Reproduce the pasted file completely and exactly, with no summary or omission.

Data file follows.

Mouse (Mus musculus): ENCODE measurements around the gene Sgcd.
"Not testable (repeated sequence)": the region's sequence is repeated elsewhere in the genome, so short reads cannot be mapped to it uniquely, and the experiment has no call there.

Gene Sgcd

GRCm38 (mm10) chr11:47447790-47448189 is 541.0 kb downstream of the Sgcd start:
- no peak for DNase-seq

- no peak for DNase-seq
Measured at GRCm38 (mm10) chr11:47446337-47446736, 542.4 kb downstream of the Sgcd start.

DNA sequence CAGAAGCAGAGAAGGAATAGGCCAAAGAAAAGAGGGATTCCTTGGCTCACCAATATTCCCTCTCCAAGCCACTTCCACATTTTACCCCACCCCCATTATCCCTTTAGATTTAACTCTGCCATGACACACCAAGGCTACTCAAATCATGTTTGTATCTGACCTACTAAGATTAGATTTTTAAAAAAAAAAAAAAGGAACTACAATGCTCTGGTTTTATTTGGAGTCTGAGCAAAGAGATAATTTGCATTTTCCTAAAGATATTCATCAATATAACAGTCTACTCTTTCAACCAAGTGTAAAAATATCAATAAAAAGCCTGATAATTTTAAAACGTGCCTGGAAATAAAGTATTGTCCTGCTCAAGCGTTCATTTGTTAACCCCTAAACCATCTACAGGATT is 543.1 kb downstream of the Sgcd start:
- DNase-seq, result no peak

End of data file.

Mouse (Mus musculus): ENCODE measurements around the gene Sgcd.
"Not testable (repeated sequence)": the region's sequence is repeated elsewhere in the genome, so short reads cannot be mapped to it uniquely, and the experiment has no call there.

Gene Sgcd

GRCm38 (mm10) chr11:47447790-47448189 is 541.0 kb downstream of the Sgcd start:
- no peak for DNase-seq

- no peak for DNase-seq
Measured at GRCm38 (mm10) chr11:47446337-47446736, 542.4 kb downstream of the Sgcd start.

DNA sequence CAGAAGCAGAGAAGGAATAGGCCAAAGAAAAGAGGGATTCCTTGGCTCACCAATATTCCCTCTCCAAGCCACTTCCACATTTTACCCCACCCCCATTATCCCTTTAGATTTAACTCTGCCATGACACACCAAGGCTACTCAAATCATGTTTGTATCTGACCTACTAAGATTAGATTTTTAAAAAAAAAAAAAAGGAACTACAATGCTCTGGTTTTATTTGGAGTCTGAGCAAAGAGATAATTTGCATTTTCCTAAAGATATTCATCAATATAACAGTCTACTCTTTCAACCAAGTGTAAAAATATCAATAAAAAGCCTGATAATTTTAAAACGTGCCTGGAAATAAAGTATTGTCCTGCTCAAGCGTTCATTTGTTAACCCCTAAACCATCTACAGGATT is 543.1 kb downstream of the Sgcd start:
- DNase-seq, result no peak